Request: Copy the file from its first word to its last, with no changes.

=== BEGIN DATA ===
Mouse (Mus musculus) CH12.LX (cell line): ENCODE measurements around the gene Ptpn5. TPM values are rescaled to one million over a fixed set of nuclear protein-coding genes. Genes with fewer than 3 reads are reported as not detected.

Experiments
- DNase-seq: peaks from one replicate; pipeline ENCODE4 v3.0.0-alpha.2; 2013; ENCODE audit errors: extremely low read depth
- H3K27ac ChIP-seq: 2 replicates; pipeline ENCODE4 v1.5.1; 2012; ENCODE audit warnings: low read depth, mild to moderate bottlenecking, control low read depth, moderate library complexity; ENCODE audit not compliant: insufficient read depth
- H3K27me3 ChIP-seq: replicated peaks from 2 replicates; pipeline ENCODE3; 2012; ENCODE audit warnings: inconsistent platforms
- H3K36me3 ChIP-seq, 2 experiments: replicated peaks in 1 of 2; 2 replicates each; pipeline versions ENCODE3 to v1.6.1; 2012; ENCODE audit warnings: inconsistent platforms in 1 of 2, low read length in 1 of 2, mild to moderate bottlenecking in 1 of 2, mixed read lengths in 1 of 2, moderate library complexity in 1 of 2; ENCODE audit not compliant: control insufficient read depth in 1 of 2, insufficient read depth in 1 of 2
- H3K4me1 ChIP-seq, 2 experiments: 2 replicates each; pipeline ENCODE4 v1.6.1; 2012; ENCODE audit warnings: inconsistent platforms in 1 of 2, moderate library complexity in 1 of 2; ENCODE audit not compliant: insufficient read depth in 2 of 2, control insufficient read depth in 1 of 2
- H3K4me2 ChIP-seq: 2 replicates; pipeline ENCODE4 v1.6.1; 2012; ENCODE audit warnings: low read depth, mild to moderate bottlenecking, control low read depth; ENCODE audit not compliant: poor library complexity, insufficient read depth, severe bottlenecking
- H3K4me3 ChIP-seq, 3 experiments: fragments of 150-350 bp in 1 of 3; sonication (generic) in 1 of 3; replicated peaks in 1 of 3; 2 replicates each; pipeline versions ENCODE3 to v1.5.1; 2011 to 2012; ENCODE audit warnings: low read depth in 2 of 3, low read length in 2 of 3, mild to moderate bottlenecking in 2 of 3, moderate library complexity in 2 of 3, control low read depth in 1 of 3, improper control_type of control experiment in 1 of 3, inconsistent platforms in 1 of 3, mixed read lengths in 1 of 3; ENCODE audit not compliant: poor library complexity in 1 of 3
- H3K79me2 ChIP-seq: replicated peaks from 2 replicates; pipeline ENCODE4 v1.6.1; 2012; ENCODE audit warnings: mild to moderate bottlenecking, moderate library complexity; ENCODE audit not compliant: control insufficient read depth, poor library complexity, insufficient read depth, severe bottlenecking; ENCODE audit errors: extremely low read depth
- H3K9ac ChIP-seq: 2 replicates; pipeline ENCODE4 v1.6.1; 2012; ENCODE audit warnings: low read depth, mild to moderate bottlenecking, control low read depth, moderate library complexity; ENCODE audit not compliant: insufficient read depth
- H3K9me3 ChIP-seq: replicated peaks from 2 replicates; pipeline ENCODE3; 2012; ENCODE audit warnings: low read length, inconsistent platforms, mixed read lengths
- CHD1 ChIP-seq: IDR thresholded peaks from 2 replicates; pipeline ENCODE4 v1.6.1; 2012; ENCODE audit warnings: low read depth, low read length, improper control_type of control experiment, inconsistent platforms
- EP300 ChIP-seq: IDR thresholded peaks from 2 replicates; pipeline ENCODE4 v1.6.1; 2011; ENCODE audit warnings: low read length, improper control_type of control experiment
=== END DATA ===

Mouse (Mus musculus) CH12.LX (cell line): ENCODE measurements around the gene Ptpn5. TPM values are rescaled to one million over a fixed set of nuclear protein-coding genes. Genes with fewer than 3 reads are reported as not detected.

Experiments
- DNase-seq: peaks from one replicate; pipeline ENCODE4 v3.0.0-alpha.2; 2013; ENCODE audit errors: extremely low read depth
- H3K27ac ChIP-seq: 2 replicates; pipeline ENCODE4 v1.5.1; 2012; ENCODE audit warnings: low read depth, mild to moderate bottlenecking, control low read depth, moderate library complexity; ENCODE audit not compliant: insufficient read depth
- H3K27me3 ChIP-seq: replicated peaks from 2 replicates; pipeline ENCODE3; 2012; ENCODE audit warnings: inconsistent platforms
- H3K36me3 ChIP-seq, 2 experiments: replicated peaks in 1 of 2; 2 replicates each; pipeline versions ENCODE3 to v1.6.1; 2012; ENCODE audit warnings: inconsistent platforms in 1 of 2, low read length in 1 of 2, mild to moderate bottlenecking in 1 of 2, mixed read lengths in 1 of 2, moderate library complexity in 1 of 2; ENCODE audit not compliant: control insufficient read depth in 1 of 2, insufficient read depth in 1 of 2
- H3K4me1 ChIP-seq, 2 experiments: 2 replicates each; pipeline ENCODE4 v1.6.1; 2012; ENCODE audit warnings: inconsistent platforms in 1 of 2, moderate library complexity in 1 of 2; ENCODE audit not compliant: insufficient read depth in 2 of 2, control insufficient read depth in 1 of 2
- H3K4me2 ChIP-seq: 2 replicates; pipeline ENCODE4 v1.6.1; 2012; ENCODE audit warnings: low read depth, mild to moderate bottlenecking, control low read depth; ENCODE audit not compliant: poor library complexity, insufficient read depth, severe bottlenecking
- H3K4me3 ChIP-seq, 3 experiments: fragments of 150-350 bp in 1 of 3; sonication (generic) in 1 of 3; replicated peaks in 1 of 3; 2 replicates each; pipeline versions ENCODE3 to v1.5.1; 2011 to 2012; ENCODE audit warnings: low read depth in 2 of 3, low read length in 2 of 3, mild to moderate bottlenecking in 2 of 3, moderate library complexity in 2 of 3, control low read depth in 1 of 3, improper control_type of control experiment in 1 of 3, inconsistent platforms in 1 of 3, mixed read lengths in 1 of 3; ENCODE audit not compliant: poor library complexity in 1 of 3
- H3K79me2 ChIP-seq: replicated peaks from 2 replicates; pipeline ENCODE4 v1.6.1; 2012; ENCODE audit warnings: mild to moderate bottlenecking, moderate library complexity; ENCODE audit not compliant: control insufficient read depth, poor library complexity, insufficient read depth, severe bottlenecking; ENCODE audit errors: extremely low read depth
- H3K9ac ChIP-seq: 2 replicates; pipeline ENCODE4 v1.6.1; 2012; ENCODE audit warnings: low read depth, mild to moderate bottlenecking, control low read depth, moderate library complexity; ENCODE audit not compliant: insufficient read depth
- H3K9me3 ChIP-seq: replicated peaks from 2 replicates; pipeline ENCODE3; 2012; ENCODE audit warnings: low read length, inconsistent platforms, mixed read lengths
- CHD1 ChIP-seq: IDR thresholded peaks from 2 replicates; pipeline ENCODE4 v1.6.1; 2012; ENCODE audit warnings: low read depth, low read length, improper control_type of control experiment, inconsistent platforms
- EP300 ChIP-seq: IDR thresholded peaks from 2 replicates; pipeline ENCODE4 v1.6.1; 2011; ENCODE audit warnings: low read length, improper control_type of control experiment